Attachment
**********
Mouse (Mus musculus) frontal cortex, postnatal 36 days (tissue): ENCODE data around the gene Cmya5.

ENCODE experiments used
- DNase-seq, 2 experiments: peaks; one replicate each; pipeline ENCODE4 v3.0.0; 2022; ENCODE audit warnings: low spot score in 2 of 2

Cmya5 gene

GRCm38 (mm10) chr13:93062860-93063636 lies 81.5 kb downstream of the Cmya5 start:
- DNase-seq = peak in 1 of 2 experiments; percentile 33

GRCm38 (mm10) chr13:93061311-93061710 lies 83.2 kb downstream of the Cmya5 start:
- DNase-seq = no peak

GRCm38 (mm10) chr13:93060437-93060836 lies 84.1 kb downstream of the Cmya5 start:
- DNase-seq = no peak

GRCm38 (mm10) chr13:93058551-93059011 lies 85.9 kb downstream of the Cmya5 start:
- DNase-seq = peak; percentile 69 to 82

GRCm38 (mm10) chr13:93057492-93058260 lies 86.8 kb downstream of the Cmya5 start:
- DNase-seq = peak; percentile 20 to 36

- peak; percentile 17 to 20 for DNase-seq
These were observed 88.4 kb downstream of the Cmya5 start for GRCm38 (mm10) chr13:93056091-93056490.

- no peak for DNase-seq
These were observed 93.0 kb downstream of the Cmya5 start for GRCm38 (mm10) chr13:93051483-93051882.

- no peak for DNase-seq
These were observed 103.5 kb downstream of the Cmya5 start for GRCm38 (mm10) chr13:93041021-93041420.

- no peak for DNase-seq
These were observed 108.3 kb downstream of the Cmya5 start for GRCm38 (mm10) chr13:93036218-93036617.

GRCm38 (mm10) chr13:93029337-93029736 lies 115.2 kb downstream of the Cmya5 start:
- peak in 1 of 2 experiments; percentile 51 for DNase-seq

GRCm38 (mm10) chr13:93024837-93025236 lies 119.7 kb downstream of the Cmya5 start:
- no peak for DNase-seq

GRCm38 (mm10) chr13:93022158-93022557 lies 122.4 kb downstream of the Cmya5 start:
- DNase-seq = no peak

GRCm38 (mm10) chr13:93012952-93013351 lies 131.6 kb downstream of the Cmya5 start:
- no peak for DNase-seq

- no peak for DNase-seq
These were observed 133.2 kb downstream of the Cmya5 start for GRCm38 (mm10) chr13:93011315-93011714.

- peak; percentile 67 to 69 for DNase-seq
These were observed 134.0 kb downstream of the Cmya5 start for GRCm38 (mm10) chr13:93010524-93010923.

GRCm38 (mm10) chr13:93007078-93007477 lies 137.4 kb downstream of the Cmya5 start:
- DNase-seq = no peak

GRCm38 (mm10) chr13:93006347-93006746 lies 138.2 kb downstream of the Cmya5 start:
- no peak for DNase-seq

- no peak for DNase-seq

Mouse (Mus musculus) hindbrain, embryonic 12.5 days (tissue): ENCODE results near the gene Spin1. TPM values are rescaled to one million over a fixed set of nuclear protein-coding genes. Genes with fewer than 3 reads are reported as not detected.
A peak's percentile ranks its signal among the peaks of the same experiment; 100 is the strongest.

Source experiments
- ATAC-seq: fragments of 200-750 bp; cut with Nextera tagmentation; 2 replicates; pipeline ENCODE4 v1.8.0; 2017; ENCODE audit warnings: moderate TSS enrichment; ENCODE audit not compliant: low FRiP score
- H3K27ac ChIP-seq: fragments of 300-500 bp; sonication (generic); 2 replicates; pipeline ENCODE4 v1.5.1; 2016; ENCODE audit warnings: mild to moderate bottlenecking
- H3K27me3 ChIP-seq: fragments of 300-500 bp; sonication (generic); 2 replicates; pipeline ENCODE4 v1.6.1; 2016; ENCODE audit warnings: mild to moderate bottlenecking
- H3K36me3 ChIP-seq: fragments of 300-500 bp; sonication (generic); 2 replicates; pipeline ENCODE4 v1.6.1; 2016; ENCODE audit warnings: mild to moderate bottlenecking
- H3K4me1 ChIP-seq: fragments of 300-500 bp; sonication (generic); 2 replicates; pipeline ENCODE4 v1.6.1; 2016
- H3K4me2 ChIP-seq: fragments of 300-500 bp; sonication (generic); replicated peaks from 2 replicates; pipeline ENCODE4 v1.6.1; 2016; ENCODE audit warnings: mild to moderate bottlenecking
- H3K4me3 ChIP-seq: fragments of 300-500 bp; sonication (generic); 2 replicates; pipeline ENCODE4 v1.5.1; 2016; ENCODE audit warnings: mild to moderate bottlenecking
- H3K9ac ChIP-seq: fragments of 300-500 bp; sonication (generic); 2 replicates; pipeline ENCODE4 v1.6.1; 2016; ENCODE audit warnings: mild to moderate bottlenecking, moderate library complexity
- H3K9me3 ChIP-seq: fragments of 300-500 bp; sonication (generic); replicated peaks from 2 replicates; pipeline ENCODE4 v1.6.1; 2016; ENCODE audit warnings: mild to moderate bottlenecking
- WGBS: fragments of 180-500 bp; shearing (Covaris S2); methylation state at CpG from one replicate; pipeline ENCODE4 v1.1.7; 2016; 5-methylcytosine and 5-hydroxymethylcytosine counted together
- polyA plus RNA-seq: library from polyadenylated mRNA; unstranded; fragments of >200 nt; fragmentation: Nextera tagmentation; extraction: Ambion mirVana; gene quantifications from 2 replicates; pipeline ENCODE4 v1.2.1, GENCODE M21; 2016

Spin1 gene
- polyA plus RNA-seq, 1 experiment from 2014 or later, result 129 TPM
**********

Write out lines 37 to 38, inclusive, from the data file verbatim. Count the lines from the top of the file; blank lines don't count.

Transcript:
GRCm38 (mm10) chr13:93006347-93006746 lies 138.2 kb downstream of the Cmya5 start:
- no peak for DNase-seq